Tuesday, November 10, 2015

Seeking justice and keeping love alive

When the San Francisco Police Department shot and killed Alex Nieto on Bernal Hill in March 2014, they didn't just do away with some anonymous, no-count, young Brown male -- they killed a City College student pursuing his dreams, raised in the neighborhood, embedded in a family and an extended Mission community that loved him.

Yesterday friends, community and family came together on the windy steps of the old Federal Building to celebrate a judge's decision to allow to allow a civil suit against the killers to go forward. Trial date is now set for March 1, 2016. The two dignified persons on the right are Alex's parents.

Members of Danzantes Xitlali invoked the earth's directions.

Mission activist and poet Tony Robles read a poem for homeys.

And Benjamin Bac Sierra reported the sworn testimony of a witness, an individual unknown to any of Alex's friends, who had seen the killing and whose story convinced a judge to send the case to trial.

Under sworn testimony and critical examination, a neutral third party witness of the killing swears Alex Nieto never pointed or activated a taser at Officers. The witness observed Alex walking casually and coolly as though he had no idea that the police were after him (and we now know that Alex had no idea that anyone had called the police on him BECAUSE ALEX NIETO HAD DONE ABSOLUTELY NOTHING WRONG).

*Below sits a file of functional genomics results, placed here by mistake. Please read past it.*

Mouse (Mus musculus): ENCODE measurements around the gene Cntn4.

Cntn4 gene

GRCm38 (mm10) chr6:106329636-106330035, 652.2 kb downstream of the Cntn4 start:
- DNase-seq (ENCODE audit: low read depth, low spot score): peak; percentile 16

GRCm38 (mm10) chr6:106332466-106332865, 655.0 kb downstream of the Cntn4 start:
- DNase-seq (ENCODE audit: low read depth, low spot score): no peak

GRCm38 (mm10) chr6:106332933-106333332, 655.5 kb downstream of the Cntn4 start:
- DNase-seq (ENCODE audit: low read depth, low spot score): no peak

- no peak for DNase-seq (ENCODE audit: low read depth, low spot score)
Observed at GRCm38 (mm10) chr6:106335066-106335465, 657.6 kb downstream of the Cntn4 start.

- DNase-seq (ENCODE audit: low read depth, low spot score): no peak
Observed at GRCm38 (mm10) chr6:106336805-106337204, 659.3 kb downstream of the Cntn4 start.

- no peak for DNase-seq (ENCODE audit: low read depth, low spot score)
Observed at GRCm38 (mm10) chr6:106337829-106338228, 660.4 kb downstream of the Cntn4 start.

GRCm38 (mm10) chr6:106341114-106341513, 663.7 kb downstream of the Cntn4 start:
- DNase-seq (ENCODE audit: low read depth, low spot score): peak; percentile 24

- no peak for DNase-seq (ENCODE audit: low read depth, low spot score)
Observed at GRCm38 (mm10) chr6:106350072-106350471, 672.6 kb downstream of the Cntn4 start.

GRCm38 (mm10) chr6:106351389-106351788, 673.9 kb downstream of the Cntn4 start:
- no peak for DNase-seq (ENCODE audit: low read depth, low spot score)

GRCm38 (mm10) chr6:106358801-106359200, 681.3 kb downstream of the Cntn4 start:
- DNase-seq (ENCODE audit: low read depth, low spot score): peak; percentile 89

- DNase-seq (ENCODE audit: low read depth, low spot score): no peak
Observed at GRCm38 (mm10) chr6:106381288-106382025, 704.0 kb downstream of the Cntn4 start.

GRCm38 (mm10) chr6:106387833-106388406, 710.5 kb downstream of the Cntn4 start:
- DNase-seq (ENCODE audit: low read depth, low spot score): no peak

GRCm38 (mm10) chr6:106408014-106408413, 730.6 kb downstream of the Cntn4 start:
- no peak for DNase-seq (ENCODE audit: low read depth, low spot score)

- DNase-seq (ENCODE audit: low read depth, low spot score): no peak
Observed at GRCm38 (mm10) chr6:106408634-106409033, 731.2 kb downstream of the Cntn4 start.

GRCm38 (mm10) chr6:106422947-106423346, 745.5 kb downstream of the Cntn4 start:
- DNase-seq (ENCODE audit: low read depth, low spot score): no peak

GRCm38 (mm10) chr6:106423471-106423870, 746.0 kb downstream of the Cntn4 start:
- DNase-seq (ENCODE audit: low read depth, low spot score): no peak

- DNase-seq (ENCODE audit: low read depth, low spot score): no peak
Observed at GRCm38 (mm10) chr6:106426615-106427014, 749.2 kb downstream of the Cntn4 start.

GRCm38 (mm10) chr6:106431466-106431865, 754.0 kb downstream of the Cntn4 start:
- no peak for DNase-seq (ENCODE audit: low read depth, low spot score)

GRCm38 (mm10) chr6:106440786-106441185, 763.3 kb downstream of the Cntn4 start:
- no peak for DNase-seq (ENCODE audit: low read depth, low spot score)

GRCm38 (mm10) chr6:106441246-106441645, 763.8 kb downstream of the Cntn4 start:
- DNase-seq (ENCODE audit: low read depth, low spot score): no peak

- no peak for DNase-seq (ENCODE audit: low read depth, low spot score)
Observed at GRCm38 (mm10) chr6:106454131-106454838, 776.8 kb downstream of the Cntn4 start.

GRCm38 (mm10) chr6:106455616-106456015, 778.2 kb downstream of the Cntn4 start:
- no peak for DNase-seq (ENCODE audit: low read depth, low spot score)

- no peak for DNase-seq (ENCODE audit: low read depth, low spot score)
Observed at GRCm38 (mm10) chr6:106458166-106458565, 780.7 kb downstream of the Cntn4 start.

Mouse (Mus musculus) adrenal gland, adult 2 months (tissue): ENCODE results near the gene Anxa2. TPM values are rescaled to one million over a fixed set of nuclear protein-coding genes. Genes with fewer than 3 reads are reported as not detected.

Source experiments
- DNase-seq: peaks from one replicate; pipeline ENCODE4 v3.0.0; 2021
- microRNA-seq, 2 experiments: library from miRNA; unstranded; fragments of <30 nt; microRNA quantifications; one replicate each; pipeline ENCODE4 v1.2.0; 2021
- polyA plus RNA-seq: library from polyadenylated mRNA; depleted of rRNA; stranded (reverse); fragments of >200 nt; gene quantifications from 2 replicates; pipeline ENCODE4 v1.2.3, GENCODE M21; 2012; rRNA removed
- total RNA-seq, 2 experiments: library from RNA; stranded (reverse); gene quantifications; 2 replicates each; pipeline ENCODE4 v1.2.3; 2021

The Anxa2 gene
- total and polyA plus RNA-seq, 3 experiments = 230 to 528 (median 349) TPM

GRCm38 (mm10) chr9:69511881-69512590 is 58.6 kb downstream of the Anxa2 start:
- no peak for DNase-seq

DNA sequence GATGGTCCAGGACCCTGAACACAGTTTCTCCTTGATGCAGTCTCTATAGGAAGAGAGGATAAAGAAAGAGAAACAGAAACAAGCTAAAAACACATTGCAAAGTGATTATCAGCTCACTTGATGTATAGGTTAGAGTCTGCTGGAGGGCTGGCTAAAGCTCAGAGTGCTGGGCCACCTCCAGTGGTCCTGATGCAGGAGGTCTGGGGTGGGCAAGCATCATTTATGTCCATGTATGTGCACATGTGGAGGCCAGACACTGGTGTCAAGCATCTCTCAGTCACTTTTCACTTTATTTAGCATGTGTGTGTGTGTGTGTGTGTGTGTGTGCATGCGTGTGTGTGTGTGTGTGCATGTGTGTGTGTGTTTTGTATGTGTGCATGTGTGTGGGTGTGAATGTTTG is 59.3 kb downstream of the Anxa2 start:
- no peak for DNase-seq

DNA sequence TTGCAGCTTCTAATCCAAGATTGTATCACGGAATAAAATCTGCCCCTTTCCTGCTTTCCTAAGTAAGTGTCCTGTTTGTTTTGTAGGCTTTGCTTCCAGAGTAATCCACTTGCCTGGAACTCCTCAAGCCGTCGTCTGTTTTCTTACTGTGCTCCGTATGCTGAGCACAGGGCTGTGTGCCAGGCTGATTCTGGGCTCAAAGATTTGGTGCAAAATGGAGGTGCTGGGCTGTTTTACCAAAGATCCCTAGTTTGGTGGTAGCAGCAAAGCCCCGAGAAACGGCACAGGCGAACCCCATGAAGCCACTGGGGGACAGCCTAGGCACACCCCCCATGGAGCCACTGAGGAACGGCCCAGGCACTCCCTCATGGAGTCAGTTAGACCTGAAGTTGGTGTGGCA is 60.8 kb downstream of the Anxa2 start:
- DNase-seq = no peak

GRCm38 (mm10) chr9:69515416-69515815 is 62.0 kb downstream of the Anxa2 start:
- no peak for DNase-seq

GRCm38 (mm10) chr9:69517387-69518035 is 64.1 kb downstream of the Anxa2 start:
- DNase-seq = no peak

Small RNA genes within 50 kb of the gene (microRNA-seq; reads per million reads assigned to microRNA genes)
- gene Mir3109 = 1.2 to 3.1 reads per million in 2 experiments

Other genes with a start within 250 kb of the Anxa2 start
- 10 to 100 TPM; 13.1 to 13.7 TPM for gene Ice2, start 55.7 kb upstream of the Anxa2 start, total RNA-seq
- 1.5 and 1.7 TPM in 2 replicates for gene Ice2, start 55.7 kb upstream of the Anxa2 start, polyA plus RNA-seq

It is undisputed that the Officers did not give any warnings before they opened fire on Alex Nieto with 48 shots that ultimately killed him.

To be continued.


Susan Leone Starr said...

Often people tell me that tone of voice does not come thru on facebook, and i know jan well enuff to know she does not believe there is any such thing as "some anonymous, no-count, young Brown male..." that man's death would matter just as much as this one, i am sure.

Hattie said...

Good point. As the song says, everybody's got a right to live.

janinsanfran said...

I probably should have pointed out I was paraphrasing Sierra in the lead. Mission Latinos think -- justifiably -- that the SFPD usually sees them as indistinguishable gang-bangers.

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